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Researchers discover lack of confidence in state of open source security 

Researchers discover lack of confidence in state of open source security 

One of the most shocking findings from the report was that 41% of organizations lack of confidence don’t have a high lack of confidence in their open-source software security. At the same time, only 49% of organizations said they had a security policy for OSS development or usage.

The report comes amid growing concerns over the security of open-source software following the havoc wreaked by the Log4Shell zero-day vulnerability, which led to the White House Open Source Security Summit II, where organizations including Amazon, Google, and Microsoft came together to commit to improving open source security.

lack of confidence in security preparation is catching up with orgs 

For enterprises, one of the key trends from the report is that there is a lack of confidence in the ability of organizations to secure the open-source supply chain. For example, researchers’ lack of confidence found the average application development project has 49 vulnerabilities and 80 direct dependencies.

In addition, the time organizations take to fix the vulnerabilities in open source projects has also significantly increased from 49 days in 2018 to 110 days in 2021.

At the heart of the challenge of securing open source software is the fact that there is a tremendous variation in the level of maintenance between each project.

“Open source is a huge landscape and a broad church. For every huge project like the Linux Kernel or Kubernetes which are developed in the main by folks working for companies, there are hundreds of thousands of much smaller projects,” said Director of Developer Relations at Snyk, Matt Jarvis.

“Many of these developers may be maintaining the software in their spare time, and are focused on trying to provide features to users, with little time and resources available for security issues,” Jarvis said.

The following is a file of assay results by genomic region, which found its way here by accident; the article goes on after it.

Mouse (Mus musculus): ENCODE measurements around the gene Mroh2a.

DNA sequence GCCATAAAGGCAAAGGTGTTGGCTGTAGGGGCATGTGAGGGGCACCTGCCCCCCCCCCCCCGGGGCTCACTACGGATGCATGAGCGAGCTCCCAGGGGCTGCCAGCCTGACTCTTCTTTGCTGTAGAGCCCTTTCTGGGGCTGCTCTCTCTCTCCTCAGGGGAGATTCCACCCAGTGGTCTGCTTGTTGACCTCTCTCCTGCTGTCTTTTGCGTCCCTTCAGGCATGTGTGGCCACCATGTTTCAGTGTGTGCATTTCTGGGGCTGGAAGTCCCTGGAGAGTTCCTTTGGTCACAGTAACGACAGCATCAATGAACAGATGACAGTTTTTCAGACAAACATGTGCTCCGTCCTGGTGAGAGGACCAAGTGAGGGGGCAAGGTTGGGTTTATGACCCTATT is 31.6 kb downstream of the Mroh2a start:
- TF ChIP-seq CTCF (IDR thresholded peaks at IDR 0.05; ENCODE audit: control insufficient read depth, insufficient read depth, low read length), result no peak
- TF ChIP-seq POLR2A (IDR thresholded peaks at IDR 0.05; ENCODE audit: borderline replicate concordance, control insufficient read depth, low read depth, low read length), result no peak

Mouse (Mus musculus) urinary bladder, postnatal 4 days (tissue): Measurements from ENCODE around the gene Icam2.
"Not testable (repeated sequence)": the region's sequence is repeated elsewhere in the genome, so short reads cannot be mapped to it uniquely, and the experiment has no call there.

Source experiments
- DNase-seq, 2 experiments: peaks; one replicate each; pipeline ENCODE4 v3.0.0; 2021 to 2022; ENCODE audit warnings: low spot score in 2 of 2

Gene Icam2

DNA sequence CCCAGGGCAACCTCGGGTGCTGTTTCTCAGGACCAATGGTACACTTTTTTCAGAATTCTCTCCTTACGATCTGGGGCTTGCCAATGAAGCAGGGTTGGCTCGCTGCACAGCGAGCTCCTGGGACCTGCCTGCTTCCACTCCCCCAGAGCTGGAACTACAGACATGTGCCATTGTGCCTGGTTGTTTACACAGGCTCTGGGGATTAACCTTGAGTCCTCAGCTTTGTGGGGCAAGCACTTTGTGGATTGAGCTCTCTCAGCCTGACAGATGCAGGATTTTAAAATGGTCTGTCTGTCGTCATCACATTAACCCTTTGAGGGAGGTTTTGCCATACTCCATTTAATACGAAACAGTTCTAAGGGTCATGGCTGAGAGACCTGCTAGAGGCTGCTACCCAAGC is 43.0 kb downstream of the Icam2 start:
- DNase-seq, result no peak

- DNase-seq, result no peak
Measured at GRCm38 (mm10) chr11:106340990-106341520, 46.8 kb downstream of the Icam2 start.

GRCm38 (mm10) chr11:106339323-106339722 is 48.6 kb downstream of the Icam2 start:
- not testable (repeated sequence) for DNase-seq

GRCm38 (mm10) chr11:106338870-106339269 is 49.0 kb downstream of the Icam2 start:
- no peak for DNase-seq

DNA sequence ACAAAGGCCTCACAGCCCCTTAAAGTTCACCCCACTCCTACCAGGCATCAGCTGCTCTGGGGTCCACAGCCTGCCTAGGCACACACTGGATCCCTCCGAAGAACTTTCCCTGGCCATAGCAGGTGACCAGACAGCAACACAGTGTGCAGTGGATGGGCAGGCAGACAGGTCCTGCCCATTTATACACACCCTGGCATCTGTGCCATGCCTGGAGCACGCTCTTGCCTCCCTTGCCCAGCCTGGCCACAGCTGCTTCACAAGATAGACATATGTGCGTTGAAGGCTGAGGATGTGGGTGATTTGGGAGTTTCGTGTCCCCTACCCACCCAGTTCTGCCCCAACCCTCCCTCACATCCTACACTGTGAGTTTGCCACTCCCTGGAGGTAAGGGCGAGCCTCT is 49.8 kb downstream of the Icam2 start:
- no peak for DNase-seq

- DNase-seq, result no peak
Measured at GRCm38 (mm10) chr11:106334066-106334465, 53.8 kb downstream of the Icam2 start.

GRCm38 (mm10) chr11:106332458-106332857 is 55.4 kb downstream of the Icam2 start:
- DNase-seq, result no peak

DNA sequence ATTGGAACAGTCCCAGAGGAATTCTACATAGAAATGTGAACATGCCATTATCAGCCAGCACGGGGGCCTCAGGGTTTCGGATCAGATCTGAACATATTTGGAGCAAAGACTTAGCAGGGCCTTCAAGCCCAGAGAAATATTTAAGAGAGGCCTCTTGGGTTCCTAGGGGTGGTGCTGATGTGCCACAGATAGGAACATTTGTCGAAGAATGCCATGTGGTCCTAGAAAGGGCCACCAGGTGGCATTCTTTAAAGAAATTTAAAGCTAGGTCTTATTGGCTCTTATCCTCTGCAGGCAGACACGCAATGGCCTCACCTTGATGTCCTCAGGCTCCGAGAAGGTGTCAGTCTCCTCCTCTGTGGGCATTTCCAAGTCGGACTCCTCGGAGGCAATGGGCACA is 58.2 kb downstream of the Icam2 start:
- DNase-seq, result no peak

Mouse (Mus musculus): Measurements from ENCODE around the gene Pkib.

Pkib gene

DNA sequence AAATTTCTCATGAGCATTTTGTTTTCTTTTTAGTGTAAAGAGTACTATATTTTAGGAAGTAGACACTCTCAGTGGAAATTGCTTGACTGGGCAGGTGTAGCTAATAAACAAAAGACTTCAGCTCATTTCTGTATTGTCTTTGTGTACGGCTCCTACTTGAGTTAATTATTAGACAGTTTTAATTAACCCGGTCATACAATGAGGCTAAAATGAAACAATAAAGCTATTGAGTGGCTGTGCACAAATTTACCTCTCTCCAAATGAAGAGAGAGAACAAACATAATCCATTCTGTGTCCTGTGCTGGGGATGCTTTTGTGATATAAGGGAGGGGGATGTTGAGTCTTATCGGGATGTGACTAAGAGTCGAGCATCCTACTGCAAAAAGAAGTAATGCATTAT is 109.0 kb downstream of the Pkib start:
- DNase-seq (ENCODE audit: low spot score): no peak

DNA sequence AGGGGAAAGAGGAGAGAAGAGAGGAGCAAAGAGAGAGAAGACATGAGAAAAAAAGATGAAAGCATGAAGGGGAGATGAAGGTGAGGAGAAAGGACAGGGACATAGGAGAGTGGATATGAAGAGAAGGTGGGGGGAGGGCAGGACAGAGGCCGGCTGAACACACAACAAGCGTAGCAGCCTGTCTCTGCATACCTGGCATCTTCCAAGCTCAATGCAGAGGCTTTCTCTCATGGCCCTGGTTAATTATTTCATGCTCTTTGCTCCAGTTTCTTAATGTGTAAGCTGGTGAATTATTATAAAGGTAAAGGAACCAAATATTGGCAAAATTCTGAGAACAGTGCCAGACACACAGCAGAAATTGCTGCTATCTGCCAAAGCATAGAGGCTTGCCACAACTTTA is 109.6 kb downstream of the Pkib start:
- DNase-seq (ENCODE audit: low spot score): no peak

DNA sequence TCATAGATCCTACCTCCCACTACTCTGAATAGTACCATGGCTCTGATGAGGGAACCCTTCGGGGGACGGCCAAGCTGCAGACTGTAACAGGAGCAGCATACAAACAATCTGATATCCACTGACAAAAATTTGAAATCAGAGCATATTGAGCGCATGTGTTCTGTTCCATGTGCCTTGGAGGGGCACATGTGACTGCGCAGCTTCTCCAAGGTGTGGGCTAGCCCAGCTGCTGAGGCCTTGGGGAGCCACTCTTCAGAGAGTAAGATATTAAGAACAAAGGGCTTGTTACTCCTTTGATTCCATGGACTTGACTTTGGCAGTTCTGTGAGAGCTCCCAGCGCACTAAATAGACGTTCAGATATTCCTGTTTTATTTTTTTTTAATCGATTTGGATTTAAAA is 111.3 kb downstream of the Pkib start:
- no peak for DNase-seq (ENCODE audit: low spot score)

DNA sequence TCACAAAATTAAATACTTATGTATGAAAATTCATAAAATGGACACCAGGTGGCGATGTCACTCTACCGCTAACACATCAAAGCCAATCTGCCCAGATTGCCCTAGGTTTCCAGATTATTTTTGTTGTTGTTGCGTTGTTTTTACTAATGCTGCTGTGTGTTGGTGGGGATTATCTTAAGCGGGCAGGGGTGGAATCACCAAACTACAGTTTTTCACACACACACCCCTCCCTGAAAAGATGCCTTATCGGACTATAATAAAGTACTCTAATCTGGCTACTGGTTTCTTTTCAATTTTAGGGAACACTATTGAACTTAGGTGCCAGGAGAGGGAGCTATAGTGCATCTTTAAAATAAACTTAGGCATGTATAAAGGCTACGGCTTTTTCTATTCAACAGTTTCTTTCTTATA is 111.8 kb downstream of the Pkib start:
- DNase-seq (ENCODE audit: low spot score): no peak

The providers securing the open source supply chain 

In this environment, Jarvis recommends that organizations start defining policies around open source solutions, scanning open source dependencies, container images, and source code for vulnerabilities, and mitigating them to reduce risks to the organization as a whole.

Snyk currently offers a solution for identifying vulnerabilities in code automatically, through the use of security intelligence, and occupies a place as one of the main open source supply chain security providers.

Just last year, Snyk reported it had raised $530 million as part of a Series F funding round and achieved an $8.5 billion valuation.

Of course, Snyk’s lack of confidence isn’t the only solution provider that’s set its sights on mitigating weaknesses in the software supply chain. It’s also competing against competitors like SonarSource with SonarQube which offer code analysis to identify if there are bugs or vulnerabilities in developer code that could put the organization at risk.

Earlier this year, SonarSource announced it had raised $412 million in funding and achieved a valuation of $4.7 billion. Other competitors in the market include DevSecOps and code quality analysis tools like Sonatype, and tools like Dependabot, which offer automated dependency updates.

The main difference between tools like Snyk comes down to dependency monitoring approaches that help to ensure the security of third-party code rather than code review tools like SonarQybe which focus on helping developers to improve the quality of code they produce themselves.

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